1925 Milwaukee Badgers season
|1925 Milwaukee Badgers season|
|Head coach||Johnny Bryan|
|Home field||Athletic Park|
|Division place||T-16th NFL|
|Playoff finish||No playoffs until 1932|
The 1925 Milwaukee Badgers season was their fourth in the National Football League. The team failed to improve on their previous league record of 5–8, losing all their games. They tied for sixteenth place in the league.
The end of the Badgers season was centered on a team scandal with the Chicago Cardinals. The scandal involved a Chicago player, Art Folz, hiring a group of high school football players to play for the Milwaukee Badgers, against the Cardinals. This would ensure an inferior opponent for Chicago. The game was used to help prop up their win-loss percentage and as a chance of wrestling away the 1925 Championship away from the first place Pottsville Maroons. When NFL President Joseph Carr learned high school players had been used in a league game, he told reporters the 59–0 Cardinals win would be stricken from the record. However, the league had never got around to removing it and the game is still a part of the NFL records. Cardinals' owner Chris O'Brien was also fined $1,000 by Carr for allowing his team play a game against high schoolers, even though O'Brien claimed that he was unaware of the players' status. Finally Badgers' owner, Ambrose McGuirk, was ordered to sell his Milwaukee franchise within 90 days. Folz, for his role, was barred from football for life.
However by the summer of 1926, the $1,000 fine against O'Brien was rescinded, probably since the amount would have put the Cardinals out of business. McGuirk though had already sold his Badgers franchise to Johnny Bryan, a fullback with the Chicago Bears. Two of the high school football players used in scandal even earned high school all-star recognition at the end of their season. Art Folz reportedly told the high schoolers that the game was a "practice game" and would in no part affect their amateur status.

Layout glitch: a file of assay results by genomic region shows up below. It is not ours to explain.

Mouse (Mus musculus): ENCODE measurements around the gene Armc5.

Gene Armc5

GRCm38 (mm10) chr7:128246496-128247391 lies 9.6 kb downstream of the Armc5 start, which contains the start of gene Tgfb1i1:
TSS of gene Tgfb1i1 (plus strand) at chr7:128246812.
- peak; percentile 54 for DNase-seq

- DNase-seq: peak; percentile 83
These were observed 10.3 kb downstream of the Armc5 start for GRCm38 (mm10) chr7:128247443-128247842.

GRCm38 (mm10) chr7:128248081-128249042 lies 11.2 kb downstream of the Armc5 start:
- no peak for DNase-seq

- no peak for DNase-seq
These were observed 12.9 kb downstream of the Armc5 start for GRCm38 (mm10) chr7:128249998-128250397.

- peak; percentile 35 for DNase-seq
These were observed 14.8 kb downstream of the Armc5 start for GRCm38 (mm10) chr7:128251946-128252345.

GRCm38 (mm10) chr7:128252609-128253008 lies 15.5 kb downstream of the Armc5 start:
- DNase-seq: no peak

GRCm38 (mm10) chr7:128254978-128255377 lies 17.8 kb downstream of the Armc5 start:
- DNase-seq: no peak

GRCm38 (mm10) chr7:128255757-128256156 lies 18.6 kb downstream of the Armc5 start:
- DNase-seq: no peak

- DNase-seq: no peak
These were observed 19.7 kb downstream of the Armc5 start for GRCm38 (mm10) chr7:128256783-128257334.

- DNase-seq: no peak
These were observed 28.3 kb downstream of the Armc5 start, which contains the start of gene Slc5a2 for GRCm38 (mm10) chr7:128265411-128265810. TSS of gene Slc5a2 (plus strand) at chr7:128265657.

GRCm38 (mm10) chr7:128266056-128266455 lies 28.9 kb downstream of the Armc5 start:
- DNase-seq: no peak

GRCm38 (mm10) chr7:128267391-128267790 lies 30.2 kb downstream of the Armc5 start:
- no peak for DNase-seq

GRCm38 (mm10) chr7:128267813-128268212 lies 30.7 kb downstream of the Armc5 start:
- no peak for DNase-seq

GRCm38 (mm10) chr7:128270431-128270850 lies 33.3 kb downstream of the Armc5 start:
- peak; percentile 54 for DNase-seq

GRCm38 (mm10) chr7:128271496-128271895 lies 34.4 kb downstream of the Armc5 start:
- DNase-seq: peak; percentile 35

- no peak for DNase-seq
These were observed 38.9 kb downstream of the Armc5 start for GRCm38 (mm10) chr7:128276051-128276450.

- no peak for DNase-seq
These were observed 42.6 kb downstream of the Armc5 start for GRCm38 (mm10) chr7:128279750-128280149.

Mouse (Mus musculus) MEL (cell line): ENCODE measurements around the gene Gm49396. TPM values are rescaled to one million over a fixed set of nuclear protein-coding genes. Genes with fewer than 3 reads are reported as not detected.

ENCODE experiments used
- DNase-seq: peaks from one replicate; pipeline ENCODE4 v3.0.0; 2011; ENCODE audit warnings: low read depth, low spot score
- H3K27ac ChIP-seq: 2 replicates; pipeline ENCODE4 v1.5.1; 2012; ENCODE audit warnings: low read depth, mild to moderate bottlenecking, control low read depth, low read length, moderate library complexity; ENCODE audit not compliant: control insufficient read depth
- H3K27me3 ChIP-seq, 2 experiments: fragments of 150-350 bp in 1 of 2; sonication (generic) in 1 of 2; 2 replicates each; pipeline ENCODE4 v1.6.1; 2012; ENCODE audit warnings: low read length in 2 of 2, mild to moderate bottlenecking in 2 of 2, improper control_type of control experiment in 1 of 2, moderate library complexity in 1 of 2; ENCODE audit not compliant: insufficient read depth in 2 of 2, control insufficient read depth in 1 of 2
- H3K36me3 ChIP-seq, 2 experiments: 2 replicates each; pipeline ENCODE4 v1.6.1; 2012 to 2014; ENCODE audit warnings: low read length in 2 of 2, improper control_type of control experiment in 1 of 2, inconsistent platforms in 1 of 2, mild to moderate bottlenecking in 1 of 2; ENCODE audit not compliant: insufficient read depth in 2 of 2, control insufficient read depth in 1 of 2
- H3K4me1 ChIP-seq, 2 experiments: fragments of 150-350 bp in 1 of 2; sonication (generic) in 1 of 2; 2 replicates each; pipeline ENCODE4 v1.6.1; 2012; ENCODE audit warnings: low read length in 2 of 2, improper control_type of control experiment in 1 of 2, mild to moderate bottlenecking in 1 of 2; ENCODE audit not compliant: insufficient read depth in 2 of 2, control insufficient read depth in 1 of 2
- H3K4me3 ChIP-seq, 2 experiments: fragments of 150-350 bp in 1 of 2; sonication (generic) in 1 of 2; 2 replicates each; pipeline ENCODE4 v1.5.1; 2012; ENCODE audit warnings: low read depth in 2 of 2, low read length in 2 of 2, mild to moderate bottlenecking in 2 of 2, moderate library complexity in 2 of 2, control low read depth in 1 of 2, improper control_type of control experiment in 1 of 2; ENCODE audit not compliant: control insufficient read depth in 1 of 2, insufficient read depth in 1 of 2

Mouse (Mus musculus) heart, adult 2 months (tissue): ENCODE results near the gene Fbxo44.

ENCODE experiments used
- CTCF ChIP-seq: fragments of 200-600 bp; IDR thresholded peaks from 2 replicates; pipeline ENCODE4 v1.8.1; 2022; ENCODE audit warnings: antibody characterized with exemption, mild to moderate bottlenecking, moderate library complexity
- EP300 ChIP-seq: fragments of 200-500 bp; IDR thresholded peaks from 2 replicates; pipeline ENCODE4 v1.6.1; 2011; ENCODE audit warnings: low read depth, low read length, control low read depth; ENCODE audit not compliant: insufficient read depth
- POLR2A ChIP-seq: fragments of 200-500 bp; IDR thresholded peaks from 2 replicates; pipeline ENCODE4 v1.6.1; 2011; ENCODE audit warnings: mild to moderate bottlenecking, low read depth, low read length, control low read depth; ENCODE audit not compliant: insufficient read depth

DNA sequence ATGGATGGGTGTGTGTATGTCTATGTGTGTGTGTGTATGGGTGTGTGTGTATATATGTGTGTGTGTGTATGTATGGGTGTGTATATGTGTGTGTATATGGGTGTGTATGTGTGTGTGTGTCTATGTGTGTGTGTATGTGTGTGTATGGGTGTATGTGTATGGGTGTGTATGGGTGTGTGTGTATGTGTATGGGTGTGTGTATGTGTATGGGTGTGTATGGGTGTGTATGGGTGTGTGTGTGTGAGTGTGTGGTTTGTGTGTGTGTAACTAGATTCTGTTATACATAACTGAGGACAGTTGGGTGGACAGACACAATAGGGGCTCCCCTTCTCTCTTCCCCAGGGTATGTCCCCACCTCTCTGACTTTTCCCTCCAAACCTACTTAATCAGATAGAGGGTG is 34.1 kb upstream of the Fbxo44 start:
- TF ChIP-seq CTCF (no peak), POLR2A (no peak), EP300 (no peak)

The scandal did have implications for the 1925 NFL Championship, when the Pottsville Maroons had their title removed by the NFL for playing in an unsanctioned game against the Notre Dame All-Stars. To this day, Pottsville residents and supporters still demand to know why Chicago was awarded the title even though they too were found by Carr to have violated the NFL's rules.
|1||October 4, 1925||at Chicago Cardinals||L 34–0|
|2||October 11, 1925||at Green Bay Packers||L 31–0|
|–||October 11, 1925||at Toronto Tigers||L 13–7|
|3||November 1, 1925||Green Bay Packers||L 6–0|
|4||November 8, 1925||at Detroit Panthers||L 21–0|
|5||November 22, 1925||at Rock Island Independents||L 40–7|
|6||December 10, 1925||Chicago Cardinals||L 59–0|
- Game in italics was against a non-NFL team.
- Game in bold signify the 1925 Chicago Cardinals – Milwaukee Badgers scandal.
|Frankford Yellow Jackets||10||4||0||.714||190||169||L-2|
|New York Giants||8||4||0||.667||122||67||W-1|
|Rock Island Independents||5||3||3||.625||99||58||L-1|
|Green Bay Packers||8||5||0||.615||151||110||W-1|
|Providence Steam Roller||6||5||1||.545||111||101||L-1|
|Kansas City Cowboys||2||5||1||.286||65||97||W-1|
- 1925 Milwaukee Badgers
- Pro Football Archives: 1925 Milwaukee Badgers
- Joe Horrigan (1984). "Joe Carr". Coffin Corner (Professional Football Researchers Association) 6 (5–6): 1–4. Archived from the original on August 16, 2009. Retrieved August 14, 2009.
- Chris Willis (2003). "Joe Carr VisionU". Coffin Corner (Professional Football Researchers Association) 25 (5): 1–3.
- Fleming, David (2007). Breaker Boys: The NFL's Greatest Team and the Stolen 1925 Championship. ESPN. ISBN 1-933060-35-2.